Overall, I felt like this experiment was very telling in many ways. What we feed our body and how we incorporate both exercise of the mind and body into our daily routine is very important. Although it is often time a ‘hassle’ to structure a day with such precision it makes the day far more enjoyable. I do not think that I will be able to live a life that follows all of the teachings of Ayurveda, but I do think that I will take some of the teachings in order to live a more mindfully aware life.
As part of Denver’s Axis Yoga teacher training program, students conduct experiments that incorporate yogic priciples into their daily lives. Coming into the program with a clear and strong set of spiritual and philosophical beliefs, Sarah found herself losing sight of those as she became more and more immersed into the program. This loss of focus on her core values provoked skepticism in her acceptance of many yogi beliefs. The following is a description of her process of questioning and confronting the fear of faith.
I planned my personal experiment with a typical beginning, middle and end. However, the experiment took a quick left turn and ended up going down a much different path than expected. As this paper will describe, I found the end result was exactly what I needed.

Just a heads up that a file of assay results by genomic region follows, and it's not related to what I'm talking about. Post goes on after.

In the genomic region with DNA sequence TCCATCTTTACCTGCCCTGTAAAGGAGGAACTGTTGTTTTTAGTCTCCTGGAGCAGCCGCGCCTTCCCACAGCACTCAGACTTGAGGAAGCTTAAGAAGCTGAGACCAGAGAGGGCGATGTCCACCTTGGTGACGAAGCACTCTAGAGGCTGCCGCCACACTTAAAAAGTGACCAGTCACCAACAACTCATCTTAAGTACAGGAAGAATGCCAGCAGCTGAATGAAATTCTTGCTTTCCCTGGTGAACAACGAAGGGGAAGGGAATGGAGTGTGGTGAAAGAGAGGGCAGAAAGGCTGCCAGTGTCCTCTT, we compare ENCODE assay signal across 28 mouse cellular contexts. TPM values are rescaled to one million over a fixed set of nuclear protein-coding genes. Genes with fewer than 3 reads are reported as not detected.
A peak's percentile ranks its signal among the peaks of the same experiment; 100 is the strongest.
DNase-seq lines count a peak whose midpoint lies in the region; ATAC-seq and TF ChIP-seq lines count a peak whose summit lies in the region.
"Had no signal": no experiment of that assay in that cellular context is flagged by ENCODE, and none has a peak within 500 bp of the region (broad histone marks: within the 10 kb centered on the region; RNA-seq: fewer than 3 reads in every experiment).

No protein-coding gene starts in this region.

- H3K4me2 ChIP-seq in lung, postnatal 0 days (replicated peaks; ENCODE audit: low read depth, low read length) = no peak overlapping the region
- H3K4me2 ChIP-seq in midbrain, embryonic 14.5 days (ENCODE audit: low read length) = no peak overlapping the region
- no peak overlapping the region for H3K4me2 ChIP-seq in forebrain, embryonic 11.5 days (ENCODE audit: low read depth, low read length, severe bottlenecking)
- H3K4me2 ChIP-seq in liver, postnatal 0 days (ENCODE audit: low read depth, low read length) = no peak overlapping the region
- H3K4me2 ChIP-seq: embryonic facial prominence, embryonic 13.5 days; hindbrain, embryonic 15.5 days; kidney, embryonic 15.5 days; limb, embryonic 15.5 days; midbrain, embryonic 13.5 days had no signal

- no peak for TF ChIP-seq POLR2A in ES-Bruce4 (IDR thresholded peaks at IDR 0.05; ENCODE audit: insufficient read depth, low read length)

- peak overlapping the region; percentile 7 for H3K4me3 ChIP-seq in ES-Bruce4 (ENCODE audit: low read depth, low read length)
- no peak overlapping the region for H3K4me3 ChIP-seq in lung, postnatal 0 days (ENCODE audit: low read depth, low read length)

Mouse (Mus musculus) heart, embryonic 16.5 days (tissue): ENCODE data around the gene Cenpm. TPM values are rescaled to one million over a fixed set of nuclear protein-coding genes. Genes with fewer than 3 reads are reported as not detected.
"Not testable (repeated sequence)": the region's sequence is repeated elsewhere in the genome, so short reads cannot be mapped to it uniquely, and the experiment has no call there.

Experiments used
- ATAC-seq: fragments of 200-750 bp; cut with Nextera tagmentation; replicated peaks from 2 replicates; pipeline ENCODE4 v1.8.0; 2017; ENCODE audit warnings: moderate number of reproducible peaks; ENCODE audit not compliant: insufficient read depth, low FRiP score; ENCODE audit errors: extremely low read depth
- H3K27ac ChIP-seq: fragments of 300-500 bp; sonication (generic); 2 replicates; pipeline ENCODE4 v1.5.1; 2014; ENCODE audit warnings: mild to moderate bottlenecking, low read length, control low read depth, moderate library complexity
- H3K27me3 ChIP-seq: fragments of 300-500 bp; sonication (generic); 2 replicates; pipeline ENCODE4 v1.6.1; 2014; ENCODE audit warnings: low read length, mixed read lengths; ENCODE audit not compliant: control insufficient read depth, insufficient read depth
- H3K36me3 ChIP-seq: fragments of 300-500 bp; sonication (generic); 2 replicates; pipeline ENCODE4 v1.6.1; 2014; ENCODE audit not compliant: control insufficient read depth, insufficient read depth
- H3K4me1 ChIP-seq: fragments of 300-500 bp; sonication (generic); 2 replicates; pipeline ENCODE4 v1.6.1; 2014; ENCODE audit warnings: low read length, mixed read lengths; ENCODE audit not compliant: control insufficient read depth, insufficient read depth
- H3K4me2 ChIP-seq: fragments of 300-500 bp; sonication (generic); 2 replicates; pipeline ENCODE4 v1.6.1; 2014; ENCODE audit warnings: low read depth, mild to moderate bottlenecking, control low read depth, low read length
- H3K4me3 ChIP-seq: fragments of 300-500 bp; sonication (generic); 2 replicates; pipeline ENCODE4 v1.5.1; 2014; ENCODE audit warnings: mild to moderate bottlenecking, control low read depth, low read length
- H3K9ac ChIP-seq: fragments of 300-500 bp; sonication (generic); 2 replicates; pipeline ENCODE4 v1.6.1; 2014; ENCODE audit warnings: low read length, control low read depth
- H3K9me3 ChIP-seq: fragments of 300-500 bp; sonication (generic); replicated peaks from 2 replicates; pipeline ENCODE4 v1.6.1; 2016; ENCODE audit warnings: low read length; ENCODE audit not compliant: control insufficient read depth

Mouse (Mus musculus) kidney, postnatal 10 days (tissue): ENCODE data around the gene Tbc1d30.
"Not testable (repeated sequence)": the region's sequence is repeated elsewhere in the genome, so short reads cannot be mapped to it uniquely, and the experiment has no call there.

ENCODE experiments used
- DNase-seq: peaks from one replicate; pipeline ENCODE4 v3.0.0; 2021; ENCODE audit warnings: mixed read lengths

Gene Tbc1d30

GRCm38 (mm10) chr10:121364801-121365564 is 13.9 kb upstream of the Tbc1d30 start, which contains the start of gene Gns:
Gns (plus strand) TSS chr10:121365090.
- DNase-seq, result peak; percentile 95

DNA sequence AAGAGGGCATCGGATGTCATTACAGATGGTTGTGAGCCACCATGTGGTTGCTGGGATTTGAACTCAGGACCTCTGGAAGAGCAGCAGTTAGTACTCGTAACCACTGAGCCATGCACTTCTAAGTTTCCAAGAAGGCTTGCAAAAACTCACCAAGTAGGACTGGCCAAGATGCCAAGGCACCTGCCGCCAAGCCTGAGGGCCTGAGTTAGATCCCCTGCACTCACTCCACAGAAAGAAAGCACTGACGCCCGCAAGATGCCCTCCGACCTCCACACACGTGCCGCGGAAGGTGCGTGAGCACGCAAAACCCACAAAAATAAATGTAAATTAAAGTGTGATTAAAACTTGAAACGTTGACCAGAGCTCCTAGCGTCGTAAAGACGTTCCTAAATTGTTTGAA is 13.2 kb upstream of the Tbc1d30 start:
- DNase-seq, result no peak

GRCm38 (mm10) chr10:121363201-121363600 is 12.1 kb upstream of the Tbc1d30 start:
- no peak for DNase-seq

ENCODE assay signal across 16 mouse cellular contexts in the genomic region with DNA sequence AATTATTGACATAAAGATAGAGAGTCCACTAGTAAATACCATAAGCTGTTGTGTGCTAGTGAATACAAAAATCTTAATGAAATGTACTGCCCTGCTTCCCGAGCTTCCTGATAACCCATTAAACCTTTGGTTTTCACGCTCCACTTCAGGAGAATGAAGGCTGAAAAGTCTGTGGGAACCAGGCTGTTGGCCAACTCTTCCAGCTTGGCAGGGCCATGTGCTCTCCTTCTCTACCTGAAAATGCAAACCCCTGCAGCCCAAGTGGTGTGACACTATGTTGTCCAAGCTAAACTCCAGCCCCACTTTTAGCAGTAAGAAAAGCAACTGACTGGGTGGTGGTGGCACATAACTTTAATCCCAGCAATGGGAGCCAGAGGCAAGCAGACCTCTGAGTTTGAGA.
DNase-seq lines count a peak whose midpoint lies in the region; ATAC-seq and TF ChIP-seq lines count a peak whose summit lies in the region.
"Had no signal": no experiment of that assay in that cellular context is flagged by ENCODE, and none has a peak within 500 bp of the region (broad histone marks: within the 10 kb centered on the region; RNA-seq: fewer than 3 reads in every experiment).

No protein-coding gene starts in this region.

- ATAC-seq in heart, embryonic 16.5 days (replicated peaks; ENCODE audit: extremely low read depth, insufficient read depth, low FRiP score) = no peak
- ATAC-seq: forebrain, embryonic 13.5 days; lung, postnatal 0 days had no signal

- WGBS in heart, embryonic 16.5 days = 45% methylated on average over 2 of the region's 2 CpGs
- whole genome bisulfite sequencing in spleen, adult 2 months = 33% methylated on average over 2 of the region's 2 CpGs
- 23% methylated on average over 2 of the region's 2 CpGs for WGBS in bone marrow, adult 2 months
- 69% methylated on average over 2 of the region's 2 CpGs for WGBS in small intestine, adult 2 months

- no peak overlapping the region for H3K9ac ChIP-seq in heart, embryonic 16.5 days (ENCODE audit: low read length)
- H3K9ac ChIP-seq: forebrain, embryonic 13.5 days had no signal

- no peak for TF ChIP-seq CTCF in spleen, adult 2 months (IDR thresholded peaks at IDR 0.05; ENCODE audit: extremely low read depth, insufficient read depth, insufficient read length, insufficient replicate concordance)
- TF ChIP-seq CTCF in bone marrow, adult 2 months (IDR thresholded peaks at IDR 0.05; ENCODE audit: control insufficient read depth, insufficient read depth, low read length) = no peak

Over the last couple months of soaking up a lot of new information, I continually found myself questioning some of these new theories. How was I to be sure that what I was learning wasn’t a lot of ethereal nonsense? I was surprised by my skepticism, but it was unrelenting. So when presented with the opportunity to do a personal experiment, I decided to research some of the yoga and Ayurveda claims. I hypothesized that by arming myself with enough data I could then clearly delineate what is factual and what requires a leap of faith, thus preparing me to become a true yogi.
I spent the first two days researching the internet to find data that would substantiate some of the claims and methods I’d been learning about. Here is a sampling of what I found:
Question: How does yoga heal on an anatomical level?